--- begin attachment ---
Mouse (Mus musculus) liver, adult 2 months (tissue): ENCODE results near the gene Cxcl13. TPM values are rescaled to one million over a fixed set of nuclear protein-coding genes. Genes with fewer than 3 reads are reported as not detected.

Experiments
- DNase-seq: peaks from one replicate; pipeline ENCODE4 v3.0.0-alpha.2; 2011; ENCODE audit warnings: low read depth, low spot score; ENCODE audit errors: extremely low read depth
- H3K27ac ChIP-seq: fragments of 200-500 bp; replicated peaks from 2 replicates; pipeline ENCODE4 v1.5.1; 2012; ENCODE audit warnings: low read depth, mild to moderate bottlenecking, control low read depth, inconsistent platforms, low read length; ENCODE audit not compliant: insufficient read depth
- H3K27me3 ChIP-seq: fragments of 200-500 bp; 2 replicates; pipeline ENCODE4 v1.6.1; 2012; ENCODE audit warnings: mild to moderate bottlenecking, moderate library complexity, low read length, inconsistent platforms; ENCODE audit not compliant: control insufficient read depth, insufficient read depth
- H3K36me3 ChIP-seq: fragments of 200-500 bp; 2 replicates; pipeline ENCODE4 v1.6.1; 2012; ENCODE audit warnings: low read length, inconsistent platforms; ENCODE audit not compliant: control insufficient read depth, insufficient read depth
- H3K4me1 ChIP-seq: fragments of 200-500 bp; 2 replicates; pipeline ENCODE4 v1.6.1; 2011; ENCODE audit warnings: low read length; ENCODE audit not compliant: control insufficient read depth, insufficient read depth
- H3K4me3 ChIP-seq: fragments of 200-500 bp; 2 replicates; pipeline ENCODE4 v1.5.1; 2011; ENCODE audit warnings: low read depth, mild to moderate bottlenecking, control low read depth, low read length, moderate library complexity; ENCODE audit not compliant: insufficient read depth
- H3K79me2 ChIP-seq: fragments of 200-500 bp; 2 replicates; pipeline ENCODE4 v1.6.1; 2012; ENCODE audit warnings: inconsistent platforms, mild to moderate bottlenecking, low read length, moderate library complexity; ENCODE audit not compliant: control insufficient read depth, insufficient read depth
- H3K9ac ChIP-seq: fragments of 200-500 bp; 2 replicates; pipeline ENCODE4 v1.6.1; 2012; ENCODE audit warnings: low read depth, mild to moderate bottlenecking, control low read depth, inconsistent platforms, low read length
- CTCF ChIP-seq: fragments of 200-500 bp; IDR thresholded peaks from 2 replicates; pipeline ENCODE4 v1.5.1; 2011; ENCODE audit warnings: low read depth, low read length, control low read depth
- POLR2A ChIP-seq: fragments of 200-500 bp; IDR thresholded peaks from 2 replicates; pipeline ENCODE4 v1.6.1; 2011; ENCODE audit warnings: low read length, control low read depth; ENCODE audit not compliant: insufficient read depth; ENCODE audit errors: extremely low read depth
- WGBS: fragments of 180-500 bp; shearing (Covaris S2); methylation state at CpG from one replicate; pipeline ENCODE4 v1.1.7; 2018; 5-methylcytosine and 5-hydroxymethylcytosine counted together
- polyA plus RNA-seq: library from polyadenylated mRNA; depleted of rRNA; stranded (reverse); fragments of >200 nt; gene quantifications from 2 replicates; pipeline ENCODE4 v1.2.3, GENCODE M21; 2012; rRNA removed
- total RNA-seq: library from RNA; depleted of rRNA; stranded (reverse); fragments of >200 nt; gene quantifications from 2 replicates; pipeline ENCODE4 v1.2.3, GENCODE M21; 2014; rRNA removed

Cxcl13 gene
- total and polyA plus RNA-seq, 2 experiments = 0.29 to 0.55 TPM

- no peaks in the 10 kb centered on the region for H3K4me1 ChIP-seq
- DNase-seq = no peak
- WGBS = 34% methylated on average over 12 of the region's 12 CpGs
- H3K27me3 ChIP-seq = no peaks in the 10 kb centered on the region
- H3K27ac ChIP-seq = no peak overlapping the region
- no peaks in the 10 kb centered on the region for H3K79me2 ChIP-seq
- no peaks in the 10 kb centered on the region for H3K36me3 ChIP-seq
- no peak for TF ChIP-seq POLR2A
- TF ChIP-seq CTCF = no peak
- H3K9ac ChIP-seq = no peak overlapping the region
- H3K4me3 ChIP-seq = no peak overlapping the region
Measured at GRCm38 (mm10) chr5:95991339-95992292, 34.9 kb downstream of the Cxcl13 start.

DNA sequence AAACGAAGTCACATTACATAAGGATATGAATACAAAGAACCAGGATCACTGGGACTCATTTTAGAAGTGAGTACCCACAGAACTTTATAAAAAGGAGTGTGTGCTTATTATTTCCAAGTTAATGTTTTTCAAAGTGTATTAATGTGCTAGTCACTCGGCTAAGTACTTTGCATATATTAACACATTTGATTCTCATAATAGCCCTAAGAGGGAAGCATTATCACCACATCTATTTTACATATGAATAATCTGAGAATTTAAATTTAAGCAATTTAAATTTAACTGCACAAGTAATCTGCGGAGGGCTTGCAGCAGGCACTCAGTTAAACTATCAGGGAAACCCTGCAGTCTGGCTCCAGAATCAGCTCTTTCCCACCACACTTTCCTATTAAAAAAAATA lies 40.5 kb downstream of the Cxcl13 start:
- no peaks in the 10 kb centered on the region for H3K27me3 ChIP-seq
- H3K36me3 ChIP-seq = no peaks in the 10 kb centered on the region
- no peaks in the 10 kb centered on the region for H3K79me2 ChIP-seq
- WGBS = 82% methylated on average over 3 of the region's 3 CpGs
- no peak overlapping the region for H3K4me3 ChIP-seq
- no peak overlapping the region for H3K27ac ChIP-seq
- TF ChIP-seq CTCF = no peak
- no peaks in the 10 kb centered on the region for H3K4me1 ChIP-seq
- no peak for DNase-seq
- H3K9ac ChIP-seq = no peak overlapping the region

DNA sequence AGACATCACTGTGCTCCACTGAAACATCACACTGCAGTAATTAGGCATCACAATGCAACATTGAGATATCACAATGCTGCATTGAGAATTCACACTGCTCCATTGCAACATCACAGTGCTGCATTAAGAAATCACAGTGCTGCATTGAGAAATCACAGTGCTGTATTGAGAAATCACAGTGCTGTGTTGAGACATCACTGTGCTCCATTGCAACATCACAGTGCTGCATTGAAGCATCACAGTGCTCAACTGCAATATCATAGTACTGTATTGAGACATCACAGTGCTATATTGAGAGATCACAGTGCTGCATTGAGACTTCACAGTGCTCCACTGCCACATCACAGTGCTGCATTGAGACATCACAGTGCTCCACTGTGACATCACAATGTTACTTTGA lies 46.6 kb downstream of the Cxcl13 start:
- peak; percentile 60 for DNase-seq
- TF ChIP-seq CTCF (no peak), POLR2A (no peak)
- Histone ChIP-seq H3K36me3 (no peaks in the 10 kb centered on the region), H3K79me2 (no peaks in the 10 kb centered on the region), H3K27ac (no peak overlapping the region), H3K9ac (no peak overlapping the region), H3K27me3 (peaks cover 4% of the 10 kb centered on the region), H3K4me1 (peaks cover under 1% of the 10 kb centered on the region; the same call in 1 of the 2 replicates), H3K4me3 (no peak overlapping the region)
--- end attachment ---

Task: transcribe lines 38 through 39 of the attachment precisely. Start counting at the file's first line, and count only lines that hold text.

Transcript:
- no peaks in the 10 kb centered on the region for H3K4me1 ChIP-seq
- no peak for DNase-seq